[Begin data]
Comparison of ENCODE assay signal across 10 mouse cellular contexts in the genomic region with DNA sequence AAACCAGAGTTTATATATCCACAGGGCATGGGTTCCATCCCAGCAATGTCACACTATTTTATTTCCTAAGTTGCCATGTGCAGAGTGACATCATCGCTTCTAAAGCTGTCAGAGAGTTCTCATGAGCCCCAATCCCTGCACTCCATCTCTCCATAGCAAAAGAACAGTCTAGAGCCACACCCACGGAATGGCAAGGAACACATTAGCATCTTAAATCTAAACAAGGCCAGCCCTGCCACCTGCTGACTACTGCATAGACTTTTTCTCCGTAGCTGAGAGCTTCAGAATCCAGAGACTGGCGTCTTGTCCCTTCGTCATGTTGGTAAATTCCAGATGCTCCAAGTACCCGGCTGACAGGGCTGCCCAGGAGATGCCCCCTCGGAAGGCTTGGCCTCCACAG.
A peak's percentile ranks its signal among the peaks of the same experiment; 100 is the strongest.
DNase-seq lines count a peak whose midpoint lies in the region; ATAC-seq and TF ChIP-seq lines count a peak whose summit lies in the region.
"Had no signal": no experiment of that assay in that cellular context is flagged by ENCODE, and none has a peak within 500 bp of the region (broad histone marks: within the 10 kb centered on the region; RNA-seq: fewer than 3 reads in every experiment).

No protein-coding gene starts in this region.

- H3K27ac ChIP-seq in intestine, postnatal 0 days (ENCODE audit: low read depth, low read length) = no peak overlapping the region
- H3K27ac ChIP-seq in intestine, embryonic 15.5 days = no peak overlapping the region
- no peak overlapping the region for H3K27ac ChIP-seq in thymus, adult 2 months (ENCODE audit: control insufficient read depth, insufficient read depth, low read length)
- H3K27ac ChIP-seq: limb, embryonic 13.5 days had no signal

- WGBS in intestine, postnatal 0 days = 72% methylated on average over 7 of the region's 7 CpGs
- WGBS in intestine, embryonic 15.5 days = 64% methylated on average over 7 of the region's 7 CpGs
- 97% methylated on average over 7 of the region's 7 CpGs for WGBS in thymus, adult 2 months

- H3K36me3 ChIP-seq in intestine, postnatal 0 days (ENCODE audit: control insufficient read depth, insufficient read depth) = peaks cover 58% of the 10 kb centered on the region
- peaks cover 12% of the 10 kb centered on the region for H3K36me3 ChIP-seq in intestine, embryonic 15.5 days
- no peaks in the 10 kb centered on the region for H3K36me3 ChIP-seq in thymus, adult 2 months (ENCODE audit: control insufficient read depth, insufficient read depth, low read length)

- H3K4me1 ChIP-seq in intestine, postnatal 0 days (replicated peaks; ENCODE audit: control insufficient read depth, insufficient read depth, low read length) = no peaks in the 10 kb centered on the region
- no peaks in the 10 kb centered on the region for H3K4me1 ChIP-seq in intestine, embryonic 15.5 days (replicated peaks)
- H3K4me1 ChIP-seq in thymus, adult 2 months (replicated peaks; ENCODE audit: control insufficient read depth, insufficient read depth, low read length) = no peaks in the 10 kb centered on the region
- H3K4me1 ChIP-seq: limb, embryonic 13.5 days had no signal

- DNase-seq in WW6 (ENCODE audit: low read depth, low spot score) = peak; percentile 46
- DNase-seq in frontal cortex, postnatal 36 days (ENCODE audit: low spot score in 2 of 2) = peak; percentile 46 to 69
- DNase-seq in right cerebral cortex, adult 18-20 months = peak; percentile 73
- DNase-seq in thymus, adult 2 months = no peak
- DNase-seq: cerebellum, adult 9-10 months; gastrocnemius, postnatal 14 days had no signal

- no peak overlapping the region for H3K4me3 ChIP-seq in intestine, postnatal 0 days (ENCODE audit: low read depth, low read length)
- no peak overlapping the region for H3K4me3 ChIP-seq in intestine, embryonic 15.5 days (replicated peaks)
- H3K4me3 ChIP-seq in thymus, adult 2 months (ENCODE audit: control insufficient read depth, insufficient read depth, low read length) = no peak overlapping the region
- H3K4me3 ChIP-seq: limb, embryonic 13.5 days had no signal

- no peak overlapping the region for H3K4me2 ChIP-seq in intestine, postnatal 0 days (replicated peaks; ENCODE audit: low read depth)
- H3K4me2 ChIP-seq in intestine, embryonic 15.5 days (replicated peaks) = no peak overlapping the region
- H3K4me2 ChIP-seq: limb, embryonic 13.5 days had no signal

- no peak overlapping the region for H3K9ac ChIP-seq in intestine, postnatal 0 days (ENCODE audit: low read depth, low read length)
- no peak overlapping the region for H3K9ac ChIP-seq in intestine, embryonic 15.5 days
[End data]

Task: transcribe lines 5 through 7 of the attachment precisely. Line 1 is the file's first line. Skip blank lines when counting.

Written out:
No protein-coding gene starts in this region.

- H3K27ac ChIP-seq in intestine, postnatal 0 days (ENCODE audit: low read depth, low read length) = no peak overlapping the region
- H3K27ac ChIP-seq in intestine, embryonic 15.5 days = no peak overlapping the region